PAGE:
I could pretty easily write 2,000 more words here, but they'd effectually be the same as what's above and therefore can be aptly summarized by "WTF" and "this is the weirdest story ever." Srsly. This thing is weirder than Tonya Harding and weirder than O.J., because those things (as weird as they were) at least made sense on some level. This thing still makes none and probably won't unless Te'o comes out as being gay (as believable as anything else; see above), in which case the internet would explode again and columnists everywhere would look down their noses at society for requiring a guy to make up a fake girlfriend and kill her off to avoid the stigma and such. Barring that, this will probably remain the weirdest story ever for all of eternity, and that's OK since it's resulted in some entertainment-related brilliance that might never be outshone. 

From LSUFreek:

And from Cuppy Cup:

For the win.

Wednesday, January 16, 2013

You were good, kid

So that's that. Oregon-related crisis not averted. Chip Kelly is gone, and with him goes a lot of the Oregon-ness of the great-googly-moogly version of Oregon. I mean, yeah, Mark Helfrich will take over (after a search that's only being conducted because it's required by state law) and presumably keep things as close to the same as possible, but if Mark Helfrich were Chip Kelly, he'd have been going 46-7 with four straight BCS appearances and an almost national title at some other national power instead of being a quarterbacks coach and nominal offensive coordinator.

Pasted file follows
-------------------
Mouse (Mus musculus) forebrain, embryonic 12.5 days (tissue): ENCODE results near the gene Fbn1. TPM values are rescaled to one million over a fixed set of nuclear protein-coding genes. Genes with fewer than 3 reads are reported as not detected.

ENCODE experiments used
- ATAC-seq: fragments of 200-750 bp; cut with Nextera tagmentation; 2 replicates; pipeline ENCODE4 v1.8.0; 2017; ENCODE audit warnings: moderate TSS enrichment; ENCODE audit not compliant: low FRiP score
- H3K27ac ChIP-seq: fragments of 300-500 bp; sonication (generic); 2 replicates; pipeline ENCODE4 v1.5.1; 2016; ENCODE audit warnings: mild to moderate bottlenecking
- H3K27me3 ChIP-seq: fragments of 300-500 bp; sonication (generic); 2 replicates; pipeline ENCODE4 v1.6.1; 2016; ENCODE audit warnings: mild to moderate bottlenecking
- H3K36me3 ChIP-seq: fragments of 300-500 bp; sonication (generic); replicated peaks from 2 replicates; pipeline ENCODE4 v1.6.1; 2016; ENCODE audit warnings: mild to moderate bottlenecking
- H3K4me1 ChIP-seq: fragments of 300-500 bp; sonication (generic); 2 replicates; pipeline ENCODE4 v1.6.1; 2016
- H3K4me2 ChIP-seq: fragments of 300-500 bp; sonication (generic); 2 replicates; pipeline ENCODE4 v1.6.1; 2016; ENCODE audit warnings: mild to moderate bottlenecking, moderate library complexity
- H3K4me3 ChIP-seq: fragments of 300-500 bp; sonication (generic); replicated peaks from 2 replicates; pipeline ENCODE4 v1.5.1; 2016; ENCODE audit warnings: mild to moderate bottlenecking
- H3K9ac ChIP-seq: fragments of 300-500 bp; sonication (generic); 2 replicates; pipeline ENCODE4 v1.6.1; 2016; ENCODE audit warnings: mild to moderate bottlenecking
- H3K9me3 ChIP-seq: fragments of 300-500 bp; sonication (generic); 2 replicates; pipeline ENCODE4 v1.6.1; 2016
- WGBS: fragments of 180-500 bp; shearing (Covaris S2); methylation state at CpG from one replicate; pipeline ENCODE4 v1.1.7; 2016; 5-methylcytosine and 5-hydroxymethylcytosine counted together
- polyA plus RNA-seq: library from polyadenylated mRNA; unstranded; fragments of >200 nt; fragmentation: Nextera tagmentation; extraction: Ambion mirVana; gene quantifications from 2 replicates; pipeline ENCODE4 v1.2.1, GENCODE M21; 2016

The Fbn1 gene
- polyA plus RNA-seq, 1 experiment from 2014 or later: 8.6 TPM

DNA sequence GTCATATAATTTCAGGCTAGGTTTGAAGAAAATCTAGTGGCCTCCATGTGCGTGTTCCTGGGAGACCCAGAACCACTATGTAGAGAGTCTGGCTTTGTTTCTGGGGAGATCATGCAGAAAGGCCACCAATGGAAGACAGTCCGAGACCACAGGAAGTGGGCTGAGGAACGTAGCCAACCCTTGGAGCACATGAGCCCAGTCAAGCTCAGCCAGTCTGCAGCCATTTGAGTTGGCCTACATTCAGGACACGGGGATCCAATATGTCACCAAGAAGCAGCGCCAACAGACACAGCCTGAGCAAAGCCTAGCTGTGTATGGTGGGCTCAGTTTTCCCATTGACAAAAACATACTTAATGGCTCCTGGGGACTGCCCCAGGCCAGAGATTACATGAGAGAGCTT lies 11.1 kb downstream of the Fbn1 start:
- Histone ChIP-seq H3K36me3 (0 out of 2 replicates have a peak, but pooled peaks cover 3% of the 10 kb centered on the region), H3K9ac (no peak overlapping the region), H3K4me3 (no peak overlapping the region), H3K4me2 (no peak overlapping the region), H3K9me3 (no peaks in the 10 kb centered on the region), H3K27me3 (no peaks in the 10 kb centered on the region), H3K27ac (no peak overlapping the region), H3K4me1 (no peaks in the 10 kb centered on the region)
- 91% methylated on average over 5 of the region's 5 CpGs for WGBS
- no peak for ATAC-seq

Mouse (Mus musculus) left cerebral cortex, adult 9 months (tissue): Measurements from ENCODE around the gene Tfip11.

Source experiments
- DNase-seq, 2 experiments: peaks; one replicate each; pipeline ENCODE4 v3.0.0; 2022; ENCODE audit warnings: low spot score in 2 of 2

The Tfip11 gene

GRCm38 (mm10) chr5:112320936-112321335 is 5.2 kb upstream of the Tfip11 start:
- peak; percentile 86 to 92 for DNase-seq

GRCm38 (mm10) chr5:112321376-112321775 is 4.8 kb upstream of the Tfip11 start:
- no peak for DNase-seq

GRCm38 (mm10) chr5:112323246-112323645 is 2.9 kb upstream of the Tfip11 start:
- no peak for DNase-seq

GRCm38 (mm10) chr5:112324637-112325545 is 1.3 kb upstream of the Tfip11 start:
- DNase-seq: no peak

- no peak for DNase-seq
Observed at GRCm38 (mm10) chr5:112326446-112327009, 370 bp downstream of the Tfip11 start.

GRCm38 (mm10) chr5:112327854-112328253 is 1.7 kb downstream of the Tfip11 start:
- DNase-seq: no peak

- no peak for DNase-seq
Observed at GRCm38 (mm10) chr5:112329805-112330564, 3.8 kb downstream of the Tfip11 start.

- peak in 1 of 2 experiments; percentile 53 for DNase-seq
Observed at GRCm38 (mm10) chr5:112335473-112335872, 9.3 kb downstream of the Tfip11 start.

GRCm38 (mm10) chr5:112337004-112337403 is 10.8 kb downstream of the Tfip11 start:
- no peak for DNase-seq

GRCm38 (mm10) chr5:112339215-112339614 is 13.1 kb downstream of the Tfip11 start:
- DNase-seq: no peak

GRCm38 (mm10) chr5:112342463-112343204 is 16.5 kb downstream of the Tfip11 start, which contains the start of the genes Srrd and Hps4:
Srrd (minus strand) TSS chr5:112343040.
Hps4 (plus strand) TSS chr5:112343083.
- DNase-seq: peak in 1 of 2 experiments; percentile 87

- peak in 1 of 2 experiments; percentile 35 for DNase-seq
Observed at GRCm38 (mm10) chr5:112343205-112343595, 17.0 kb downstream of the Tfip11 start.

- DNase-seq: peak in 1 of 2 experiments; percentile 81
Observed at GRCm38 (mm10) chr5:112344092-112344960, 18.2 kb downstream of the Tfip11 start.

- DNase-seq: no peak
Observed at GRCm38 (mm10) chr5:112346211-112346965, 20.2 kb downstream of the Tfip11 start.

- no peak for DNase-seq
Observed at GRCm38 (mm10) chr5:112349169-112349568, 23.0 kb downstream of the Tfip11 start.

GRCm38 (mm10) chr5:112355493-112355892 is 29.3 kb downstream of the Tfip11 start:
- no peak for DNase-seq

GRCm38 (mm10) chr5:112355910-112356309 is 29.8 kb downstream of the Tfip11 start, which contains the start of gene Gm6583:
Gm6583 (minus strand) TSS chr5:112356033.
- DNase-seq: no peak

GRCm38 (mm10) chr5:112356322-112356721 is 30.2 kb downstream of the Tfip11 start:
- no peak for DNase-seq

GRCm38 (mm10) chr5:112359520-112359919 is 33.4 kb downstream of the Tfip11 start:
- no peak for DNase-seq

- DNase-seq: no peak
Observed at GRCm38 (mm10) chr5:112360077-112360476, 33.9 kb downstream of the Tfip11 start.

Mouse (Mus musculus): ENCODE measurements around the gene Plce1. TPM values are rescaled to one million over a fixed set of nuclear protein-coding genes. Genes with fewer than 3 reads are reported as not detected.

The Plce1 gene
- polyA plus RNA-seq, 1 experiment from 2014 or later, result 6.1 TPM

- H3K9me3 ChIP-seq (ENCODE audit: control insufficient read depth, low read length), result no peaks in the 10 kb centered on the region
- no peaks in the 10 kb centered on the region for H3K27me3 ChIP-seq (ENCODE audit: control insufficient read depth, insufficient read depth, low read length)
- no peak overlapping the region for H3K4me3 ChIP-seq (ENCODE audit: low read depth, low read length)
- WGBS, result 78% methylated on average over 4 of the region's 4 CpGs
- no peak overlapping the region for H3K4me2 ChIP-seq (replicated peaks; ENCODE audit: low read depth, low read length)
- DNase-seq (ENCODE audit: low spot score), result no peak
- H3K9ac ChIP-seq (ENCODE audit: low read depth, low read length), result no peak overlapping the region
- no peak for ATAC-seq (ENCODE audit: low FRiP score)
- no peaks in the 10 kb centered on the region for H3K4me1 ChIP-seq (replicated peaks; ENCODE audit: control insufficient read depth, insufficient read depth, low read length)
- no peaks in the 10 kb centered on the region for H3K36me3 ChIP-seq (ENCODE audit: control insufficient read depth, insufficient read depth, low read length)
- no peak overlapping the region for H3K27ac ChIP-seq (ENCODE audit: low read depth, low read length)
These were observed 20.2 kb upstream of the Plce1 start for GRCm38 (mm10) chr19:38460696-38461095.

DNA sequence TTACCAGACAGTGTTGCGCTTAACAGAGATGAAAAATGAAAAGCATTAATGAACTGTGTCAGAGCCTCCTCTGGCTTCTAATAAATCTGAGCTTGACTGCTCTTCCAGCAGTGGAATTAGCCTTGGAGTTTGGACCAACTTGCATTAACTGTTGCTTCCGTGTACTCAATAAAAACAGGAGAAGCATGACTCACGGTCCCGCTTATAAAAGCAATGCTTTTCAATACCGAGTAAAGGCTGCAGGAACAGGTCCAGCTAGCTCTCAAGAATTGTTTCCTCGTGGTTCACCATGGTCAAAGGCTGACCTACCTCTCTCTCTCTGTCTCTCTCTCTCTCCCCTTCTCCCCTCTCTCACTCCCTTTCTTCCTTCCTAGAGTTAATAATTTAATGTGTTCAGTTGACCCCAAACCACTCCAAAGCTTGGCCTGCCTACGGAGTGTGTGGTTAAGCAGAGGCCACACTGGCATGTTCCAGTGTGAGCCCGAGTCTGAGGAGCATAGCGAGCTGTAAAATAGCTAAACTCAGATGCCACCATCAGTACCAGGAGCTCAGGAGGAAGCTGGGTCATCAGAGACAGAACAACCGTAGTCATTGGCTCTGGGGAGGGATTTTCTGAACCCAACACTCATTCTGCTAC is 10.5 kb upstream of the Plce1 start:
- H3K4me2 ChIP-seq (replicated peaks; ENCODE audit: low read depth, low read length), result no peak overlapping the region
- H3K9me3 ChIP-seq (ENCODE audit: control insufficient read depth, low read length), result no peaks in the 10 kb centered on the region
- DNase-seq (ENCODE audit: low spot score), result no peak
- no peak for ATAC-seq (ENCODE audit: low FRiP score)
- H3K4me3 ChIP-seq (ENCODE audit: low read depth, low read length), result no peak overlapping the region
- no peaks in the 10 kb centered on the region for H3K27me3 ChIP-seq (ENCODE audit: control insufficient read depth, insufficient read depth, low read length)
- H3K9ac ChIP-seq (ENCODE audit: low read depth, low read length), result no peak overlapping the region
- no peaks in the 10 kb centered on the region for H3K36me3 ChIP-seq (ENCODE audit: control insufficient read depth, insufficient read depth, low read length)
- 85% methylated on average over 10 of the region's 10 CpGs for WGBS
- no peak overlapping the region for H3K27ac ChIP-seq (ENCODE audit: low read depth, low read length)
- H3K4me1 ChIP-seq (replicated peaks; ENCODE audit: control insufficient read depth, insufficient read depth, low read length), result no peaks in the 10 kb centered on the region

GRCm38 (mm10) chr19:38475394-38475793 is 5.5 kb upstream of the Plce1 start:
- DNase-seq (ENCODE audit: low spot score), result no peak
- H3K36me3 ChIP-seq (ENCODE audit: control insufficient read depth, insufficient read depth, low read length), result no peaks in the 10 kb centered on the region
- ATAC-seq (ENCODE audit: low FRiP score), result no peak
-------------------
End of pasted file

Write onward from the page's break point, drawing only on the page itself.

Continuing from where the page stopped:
. . . . . .

Almost exactly three years ago, I wrote something on the old version of my site about Urban Meyer's legacy after he retired (haha) in the most WUT way possible. The premise: The guy had a 95-18 record at three schools in three conferences, three unbeaten seasons, two national titles (the only coach in the BCS-era to have done that at the time) despite the spread being incapable of winning a national title according to Gary Danielson, a squeaky-clean record, etc.

About a week later, I wrote something similar about Pete Carroll (after he bailed for the Seahawks and their gajillions of dollars) except without the squeaky-clean part.